Here is what looks like a persuasive explanation of the relationship between the body and consciousness.(The theory is set out by the American philosopher, John Searle.)

Take an ordinary kitchen table. It is an excellent example of what we mean by a solid object: it certainly feels solid when you touch it; it sounds solid when you tap it; and it looks as if it has a continuously solid surface. Put the smallest object you can find like a speck of dust on to it and it just lies there. If the surface were not solid, if it were porous or like a net or a grid, the speck would disappear down some gap or fissure. But not when it is solid.

But the table is only solid when seen as a whole. Look at it more closely through a microscope and then take the examination closer and closer, down to a smaller and smaller level and you find that the table is a collection of molecules and, inside them, of atoms. At this level, at the micro level, there is no solidity: a molecule of the wood of the table is not at all like the solid table we see with our eyes. The atoms are virtually empty with only a dot of a nucleus in a vast expanse of void.

So when we say of the table that it is a solid object, we are speaking of it on the big scale (at the macro level). Being solid is a feature of objects like tables when understood in terms of what we see with our eyes and feel with our hands. But at the micro level, the level of atoms and molecules, the table simply is not a solid thing.

Could this contrast between macro and micro provide a helpful way of considering the relationship of consciousness and the brain? At the micro level the brain is a collection of neurons and there is certainly no consciousness in individual neurons. Miniaturised explorers wandering through the brain are never going to come across a piece of imagination, a taste of Marmite, a phrase of music.

Maybe consciousness is like solidity, a feature that is evident only at the macro level, which, in this context, means the brain as a whole, the billions of neurons working together as one unit. Such a description of consciousness keeps it within the physical domain, as part of a universe composed of only one substance; unlike dualism, no non-physical substance needs to be invoked to explain it.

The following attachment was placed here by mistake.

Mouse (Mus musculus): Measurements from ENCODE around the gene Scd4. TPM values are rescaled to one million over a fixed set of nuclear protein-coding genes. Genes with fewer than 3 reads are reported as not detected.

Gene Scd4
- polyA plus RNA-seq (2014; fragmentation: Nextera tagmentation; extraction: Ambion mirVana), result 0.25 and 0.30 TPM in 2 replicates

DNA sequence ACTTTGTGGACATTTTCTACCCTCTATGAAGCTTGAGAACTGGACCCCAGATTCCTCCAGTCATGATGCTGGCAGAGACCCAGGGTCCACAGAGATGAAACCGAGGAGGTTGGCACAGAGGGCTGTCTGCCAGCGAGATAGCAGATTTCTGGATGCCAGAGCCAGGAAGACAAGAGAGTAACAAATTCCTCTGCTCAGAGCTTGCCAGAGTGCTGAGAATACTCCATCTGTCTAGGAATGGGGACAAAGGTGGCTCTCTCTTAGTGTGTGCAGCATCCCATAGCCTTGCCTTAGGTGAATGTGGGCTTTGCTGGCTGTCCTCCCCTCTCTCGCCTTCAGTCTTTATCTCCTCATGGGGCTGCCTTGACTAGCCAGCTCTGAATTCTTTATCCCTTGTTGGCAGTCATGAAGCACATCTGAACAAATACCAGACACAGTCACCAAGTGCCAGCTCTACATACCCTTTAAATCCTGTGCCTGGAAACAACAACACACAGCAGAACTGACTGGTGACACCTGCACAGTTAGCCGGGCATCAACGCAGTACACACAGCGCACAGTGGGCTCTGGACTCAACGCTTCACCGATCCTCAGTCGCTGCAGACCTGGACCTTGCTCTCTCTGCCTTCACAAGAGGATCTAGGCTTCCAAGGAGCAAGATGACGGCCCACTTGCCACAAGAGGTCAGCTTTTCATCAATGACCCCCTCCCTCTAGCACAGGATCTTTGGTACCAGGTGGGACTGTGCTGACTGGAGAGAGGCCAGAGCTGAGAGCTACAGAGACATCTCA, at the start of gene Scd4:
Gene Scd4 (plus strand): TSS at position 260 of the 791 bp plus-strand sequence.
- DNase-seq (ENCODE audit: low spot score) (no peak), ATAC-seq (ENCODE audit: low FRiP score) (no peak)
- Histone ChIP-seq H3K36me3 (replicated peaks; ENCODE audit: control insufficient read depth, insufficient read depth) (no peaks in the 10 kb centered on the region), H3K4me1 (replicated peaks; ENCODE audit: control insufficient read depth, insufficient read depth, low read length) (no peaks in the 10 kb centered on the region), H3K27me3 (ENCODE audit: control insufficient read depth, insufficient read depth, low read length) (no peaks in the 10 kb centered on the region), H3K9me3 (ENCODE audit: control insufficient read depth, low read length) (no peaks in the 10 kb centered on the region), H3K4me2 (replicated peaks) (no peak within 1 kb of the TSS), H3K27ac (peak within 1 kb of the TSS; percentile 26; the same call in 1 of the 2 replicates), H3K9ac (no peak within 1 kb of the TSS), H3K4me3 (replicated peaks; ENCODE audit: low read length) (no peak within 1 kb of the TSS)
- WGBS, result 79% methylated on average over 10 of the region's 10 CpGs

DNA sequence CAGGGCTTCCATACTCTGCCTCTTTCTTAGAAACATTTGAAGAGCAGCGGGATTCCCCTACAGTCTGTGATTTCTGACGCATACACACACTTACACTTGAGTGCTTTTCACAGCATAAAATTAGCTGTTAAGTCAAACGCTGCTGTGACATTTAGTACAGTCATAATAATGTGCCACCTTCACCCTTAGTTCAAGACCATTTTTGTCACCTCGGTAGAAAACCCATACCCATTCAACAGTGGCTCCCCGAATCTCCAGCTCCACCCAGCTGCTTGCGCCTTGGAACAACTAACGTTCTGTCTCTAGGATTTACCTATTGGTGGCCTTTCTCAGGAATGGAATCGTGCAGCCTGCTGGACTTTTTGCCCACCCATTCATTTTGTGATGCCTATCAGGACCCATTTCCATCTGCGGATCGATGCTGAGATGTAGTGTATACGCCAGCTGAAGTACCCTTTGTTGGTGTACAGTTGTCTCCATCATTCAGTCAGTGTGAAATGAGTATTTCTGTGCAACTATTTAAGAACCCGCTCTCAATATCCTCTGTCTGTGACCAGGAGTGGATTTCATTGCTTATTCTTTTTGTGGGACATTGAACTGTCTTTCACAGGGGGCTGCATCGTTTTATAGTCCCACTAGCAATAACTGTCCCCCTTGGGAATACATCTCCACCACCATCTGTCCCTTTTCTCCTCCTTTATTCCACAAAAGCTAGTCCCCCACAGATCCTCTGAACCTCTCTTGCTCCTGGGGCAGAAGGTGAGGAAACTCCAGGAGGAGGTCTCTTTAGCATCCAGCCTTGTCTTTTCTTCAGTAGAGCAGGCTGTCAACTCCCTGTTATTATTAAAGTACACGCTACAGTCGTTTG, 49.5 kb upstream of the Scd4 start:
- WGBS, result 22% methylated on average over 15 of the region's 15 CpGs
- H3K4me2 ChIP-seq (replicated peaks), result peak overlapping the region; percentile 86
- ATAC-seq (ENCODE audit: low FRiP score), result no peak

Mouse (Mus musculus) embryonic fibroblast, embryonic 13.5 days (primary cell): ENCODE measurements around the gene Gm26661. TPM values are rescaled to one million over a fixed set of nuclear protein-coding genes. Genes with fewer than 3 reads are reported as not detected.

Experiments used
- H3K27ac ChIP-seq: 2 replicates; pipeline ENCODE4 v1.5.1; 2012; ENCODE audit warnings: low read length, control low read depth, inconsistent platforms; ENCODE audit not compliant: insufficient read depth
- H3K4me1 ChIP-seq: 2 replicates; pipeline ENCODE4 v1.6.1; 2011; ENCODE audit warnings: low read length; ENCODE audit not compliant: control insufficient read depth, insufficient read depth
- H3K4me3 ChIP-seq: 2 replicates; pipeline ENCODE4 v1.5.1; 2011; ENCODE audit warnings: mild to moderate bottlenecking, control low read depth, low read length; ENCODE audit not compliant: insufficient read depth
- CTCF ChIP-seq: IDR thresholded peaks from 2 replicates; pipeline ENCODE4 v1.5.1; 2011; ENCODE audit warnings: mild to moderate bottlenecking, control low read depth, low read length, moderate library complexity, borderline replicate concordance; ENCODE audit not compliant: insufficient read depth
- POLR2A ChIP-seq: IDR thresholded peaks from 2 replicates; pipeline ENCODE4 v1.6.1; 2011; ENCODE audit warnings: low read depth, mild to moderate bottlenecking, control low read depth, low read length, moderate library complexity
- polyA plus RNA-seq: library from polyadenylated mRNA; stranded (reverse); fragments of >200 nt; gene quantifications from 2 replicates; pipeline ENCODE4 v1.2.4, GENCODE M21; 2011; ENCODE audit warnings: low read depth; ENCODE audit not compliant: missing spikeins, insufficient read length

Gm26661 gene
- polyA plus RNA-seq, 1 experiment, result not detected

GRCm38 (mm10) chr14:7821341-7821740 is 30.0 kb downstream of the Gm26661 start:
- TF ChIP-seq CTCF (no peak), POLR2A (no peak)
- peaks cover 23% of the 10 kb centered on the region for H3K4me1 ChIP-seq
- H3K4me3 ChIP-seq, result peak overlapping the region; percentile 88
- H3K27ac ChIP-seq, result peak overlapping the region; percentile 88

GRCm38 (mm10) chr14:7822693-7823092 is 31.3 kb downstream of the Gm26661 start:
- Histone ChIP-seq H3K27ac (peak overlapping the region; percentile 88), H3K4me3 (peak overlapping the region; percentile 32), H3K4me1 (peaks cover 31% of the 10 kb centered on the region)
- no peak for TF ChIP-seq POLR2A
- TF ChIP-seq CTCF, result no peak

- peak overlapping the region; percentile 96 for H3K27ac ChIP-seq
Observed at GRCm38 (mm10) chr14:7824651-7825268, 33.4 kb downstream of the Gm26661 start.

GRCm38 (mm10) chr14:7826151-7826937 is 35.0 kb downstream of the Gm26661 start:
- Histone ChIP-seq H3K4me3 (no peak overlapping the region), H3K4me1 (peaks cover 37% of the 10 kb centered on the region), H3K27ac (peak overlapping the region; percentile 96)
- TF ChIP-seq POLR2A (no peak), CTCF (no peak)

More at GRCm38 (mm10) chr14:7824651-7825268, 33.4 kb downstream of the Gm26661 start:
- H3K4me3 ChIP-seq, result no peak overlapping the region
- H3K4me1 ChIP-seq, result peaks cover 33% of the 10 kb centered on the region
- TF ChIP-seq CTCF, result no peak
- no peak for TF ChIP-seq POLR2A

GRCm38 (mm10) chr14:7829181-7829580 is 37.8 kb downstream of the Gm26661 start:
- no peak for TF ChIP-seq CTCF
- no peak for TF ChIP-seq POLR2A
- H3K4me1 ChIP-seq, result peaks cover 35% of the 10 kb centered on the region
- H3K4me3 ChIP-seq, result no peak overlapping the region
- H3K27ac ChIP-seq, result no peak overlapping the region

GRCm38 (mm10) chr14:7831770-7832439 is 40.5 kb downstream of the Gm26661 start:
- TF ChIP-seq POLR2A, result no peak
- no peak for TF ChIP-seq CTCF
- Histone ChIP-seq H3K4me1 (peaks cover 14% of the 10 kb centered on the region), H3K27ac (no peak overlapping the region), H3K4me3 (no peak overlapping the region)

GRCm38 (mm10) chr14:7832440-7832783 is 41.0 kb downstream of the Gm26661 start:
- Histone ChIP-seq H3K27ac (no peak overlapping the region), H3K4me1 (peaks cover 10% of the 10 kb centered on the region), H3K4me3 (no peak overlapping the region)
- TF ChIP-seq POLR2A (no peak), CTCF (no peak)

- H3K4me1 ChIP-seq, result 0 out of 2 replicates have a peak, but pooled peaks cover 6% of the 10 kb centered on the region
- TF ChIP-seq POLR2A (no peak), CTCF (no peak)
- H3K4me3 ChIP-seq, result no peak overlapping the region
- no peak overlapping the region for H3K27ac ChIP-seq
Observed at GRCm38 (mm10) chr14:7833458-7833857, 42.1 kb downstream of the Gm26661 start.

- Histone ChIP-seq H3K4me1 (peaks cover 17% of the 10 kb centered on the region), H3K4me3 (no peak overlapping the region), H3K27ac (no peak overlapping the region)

Does the macro-micro theory work as an explanation of consciousness? We could test it through a thought experiment which involves miniaturisation. Alice in Wonderland and Gulliver on two of his travels had the experience of a world of radically different dimensions. I am going to imagine taking two magical pills, one that will shrink me and one that will return me to my normal size.

Standing by the kitchen table just mentioned, I run my hand over it, rap it with my knuckles and try but fail to lift its solid bulk. It’s solid enough. I take the reduction pill whose effects are immediate. I become smaller and smaller. The grain of the wood now looks like roads and rivers; the surface is now as uneven as an Alpine landscape; there are gaps and hollows and the spaces between the strata of the wood widen and widen. Eventually, I find myself like a lonely traveller in space. The nearest objects seem an immense distance away as stars do to an astronaut. All around me is emptiness. I am now within one of the atoms that make up the table. I have travelled from macro to micro and I have confirmed that the feature of solidity so obvious at the level of the very large is not to be found at the level of the very, very small. Now I can take the other pill and return to normal size.